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Donald Trump's pivot: Is it in the wrong direction?

He’s doubled-down on policies that split the Republican Party and warned GOP leaders, such as Speaker Paul Ryan, to get behind him or 'be quiet.'

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    Republican Presidential candidate Donald Trump gestures during a rally in Richmond, Va. on June 10, 2016.
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Now that the 2016 presidential race has entered the general election phase, is Donald Trump pivoting in the wrong direction?

Generally party candidates, once they clinch presumptive nominee status, turn from their partisan primary positions towards a more centrist approach. That’s a “pivot” in political terms. Thus a few weeks ago, there was lots of pundit chatter about a possible Trump 2.0, a new model with toned-down rhetoric and a more restrained persona.

Needless to say that Mr. Trump is as of yet nowhere to be found. If anything Trump has turned in the other direction. He’s doubled-down on policies that split the Republican Party, such as his attacks on US-born federal judge Gonzalo Curiel for “Mexican” heritage, and his proposed ban on Muslim immigrants and general anti-Muslim jabs.

Trump’s warned GOP leaders who oppose some of this stuff, such as House Speaker Paul Ryan, that they need to get behind him and “get tougher” or “be quiet.” He’s reportedly shown only moderate interest in helping raise the hundreds of millions of dollars mainstream presidential efforts require.

Meanwhile, days slip past without Trump focusing attacks on presumptive Democratic nominee Hillary Clinton’s private e-mail server, Wall Street speeches, and low trustworthiness ratings. Those are among Mrs. Clinton’s biggest vulnerabilities. It’s almost seems as if Trump wants to continue to compete with established GOP lawmakers instead.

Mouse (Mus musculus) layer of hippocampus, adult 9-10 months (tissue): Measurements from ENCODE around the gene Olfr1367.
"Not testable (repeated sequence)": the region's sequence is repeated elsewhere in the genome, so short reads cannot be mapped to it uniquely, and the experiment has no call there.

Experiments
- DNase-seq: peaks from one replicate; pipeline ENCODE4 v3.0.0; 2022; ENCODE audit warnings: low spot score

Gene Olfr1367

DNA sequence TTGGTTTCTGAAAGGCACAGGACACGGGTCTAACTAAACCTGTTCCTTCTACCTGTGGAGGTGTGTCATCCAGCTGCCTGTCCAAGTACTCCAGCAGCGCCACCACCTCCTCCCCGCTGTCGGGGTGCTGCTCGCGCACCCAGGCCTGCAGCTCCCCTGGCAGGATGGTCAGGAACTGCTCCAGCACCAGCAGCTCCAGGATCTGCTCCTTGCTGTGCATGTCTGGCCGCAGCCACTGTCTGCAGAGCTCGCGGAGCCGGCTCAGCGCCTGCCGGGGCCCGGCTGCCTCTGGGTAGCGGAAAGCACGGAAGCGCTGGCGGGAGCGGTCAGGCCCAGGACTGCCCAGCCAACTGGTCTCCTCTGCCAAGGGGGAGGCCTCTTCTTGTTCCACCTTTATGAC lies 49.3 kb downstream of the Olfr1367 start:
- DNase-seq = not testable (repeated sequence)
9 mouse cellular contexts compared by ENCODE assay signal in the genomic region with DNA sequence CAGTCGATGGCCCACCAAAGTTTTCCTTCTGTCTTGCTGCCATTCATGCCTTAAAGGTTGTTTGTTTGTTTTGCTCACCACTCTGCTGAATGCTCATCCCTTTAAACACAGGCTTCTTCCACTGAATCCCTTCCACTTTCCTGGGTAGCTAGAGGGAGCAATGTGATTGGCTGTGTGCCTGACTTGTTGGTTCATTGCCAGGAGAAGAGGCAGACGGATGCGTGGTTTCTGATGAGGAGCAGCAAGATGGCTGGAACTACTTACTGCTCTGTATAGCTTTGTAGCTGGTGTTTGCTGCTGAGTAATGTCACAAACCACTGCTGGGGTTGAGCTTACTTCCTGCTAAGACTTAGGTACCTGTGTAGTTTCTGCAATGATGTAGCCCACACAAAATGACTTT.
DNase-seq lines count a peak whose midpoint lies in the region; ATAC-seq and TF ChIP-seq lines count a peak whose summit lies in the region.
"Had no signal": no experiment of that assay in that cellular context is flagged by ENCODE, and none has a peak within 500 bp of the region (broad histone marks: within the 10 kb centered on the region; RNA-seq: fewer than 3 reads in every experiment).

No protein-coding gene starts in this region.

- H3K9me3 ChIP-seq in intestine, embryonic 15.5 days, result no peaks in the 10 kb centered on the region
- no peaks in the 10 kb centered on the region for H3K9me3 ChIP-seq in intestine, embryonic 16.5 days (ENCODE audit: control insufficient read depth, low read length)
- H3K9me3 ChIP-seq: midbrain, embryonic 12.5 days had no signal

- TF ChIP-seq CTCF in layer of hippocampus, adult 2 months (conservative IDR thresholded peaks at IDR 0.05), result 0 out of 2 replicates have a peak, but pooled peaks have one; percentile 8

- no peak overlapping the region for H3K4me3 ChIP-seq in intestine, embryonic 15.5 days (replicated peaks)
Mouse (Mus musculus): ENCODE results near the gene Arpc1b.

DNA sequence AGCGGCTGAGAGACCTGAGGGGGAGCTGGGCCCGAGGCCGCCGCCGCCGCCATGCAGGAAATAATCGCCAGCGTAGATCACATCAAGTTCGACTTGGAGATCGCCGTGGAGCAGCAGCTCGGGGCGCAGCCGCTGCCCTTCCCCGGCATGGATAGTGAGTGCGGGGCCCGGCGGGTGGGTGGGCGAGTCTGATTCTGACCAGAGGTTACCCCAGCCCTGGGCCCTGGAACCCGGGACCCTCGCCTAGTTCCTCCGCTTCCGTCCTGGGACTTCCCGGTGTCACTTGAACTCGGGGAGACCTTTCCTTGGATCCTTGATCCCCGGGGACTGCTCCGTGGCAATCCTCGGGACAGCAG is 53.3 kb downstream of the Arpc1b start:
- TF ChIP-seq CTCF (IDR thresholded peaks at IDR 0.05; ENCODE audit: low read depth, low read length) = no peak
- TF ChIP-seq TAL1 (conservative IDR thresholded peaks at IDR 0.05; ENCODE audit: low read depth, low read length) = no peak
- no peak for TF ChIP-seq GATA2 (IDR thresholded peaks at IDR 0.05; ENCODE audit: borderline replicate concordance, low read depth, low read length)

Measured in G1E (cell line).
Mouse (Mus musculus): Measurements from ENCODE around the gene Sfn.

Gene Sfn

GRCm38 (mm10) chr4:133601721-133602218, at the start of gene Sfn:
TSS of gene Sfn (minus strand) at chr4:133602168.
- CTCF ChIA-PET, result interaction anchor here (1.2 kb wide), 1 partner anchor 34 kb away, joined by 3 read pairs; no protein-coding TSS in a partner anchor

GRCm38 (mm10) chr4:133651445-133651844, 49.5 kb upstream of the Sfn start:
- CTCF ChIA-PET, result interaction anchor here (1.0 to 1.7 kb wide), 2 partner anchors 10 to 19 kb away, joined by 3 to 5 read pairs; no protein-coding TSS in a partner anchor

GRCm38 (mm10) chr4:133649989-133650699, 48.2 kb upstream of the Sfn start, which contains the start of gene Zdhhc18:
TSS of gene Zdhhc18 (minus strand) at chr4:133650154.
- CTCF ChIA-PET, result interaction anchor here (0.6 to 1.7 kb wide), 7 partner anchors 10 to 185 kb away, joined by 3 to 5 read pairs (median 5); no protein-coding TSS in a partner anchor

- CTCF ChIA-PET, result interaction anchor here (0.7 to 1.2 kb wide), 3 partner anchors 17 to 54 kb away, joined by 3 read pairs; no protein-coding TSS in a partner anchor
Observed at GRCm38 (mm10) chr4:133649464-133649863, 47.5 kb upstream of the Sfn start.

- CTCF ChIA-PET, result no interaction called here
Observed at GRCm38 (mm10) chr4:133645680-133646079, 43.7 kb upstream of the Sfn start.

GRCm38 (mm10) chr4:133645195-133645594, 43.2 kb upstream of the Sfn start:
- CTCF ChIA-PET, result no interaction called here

“At some point Trump needs to ask himself which party he’s running against,” writes Benjy Sarlin of NBC News today, making this point.

He needs to refocus on Clinton because the fact is that he’s falling behind. If anything he appears to be disuniting the Republican Party. You can see this illustrated in the chart of RealClearPolitics’ Trump versus Clinton rolling poll average. On May 24, Trump led by hair, 43.4 percent to 43.2. Since then Clinton’s proceeded apace, bumping up a bit but not a lot. Trump’s nosed over and pitched steeply downward.  He’s dropped 5.5 points in less than a month, and now trails by 44.1 to 38.3 percent. A few recent individual surveys show Trump trailing by double digits.

Ominously for Trump, Clinton’s now rallying her party better than he is, despite the fact that Bernie Sanders has yet to officially drop out of the race. A recent CBS News poll shows Trump backed by 73 percent of Republicans – but Clinton gets the support of 81 percent of Democrats. Among independents the pair are basically tied.

The result has been a renewed sense of anger and despair among Republicans anxious about losing their Senate and House majorities. They note that Trump’s unfavorable ratings have reached historic levels – worse even than Clinton’s – and that he shows no signs of even acknowledging his problems.

As a result, a scattering of delegates to the Republican National Convention have formed a new “Anybody But Trump” movement, reports The Washington Post. They hope to change convention rules to unbind delegates and deny Trump the nomination – though they have little idea what might come after that. It’s possible this idea will ripple through the delegates and gain strength if more begin to believe their nominee is acting unhinged. But it’s much more likely that the RNC bows to the will of GOP primary voters and officially dubs Trump the standard-bearer of all Republicans for the fall.

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